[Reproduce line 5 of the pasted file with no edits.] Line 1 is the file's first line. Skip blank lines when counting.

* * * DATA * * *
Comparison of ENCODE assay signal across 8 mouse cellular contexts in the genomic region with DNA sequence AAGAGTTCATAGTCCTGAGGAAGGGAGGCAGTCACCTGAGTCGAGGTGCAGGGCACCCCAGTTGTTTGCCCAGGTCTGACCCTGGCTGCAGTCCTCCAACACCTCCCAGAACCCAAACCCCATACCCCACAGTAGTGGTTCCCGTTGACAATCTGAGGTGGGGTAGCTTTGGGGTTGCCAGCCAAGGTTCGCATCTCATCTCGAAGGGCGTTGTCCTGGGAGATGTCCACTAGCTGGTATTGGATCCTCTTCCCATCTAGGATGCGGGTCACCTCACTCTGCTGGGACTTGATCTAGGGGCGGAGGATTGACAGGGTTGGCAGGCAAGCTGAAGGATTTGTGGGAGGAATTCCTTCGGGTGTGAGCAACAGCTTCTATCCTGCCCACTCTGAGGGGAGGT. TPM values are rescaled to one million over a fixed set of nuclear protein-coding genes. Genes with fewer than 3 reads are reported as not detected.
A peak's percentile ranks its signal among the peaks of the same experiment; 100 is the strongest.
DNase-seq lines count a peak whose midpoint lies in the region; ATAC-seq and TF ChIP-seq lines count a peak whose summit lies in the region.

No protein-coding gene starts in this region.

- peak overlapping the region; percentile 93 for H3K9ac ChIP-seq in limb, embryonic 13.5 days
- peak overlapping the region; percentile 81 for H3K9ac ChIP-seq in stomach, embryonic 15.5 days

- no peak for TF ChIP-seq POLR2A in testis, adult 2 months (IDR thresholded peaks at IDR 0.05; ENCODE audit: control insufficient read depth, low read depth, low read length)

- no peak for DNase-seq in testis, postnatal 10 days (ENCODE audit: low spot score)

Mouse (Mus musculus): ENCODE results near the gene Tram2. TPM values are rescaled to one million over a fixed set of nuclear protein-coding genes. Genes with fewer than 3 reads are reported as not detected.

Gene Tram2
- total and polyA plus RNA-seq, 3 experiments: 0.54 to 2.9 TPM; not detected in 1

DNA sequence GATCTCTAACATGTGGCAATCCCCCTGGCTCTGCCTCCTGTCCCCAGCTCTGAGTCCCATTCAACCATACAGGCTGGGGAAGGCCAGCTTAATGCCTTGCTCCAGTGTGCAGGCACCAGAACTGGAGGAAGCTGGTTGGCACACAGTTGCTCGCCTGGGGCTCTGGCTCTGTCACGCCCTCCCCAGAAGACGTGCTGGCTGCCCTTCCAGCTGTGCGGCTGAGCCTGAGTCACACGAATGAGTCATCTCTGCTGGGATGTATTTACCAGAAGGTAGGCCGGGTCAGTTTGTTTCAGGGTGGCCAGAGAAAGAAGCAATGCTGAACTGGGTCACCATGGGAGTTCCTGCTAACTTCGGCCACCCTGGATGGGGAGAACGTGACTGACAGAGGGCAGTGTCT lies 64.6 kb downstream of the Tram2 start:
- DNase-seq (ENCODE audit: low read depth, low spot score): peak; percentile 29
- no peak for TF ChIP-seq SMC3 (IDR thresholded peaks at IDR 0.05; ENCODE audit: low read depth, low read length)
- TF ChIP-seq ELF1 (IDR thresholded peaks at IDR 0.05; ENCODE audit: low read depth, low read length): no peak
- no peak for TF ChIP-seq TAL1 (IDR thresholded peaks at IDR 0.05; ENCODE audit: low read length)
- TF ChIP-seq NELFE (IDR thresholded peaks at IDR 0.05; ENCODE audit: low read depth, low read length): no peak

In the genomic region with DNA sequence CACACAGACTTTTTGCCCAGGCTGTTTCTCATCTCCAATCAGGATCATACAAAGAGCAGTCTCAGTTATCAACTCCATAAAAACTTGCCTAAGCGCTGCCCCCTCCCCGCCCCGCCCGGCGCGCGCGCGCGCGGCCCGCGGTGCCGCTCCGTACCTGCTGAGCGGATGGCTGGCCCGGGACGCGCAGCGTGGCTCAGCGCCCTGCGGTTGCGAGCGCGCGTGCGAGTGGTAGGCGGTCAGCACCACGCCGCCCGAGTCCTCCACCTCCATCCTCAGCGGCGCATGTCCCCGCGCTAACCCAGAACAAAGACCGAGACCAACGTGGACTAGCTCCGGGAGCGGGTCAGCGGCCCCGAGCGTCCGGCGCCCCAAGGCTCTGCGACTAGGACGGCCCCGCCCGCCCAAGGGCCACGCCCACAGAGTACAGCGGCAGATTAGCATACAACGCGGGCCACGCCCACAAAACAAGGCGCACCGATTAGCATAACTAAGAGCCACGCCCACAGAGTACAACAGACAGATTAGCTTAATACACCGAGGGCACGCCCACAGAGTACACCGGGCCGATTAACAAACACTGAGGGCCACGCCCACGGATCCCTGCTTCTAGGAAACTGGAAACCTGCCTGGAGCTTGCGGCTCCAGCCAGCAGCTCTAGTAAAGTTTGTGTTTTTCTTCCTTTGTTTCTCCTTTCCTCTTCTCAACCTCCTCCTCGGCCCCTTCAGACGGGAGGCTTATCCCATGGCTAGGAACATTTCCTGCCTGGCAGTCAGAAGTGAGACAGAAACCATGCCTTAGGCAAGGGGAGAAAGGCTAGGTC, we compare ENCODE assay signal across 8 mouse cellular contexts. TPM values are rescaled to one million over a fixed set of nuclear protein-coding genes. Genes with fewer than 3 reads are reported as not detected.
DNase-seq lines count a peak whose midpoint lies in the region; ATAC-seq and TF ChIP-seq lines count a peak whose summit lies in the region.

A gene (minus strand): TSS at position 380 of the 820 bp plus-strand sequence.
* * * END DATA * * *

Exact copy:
- peak overlapping the region; percentile 93 for H3K9ac ChIP-seq in limb, embryonic 13.5 days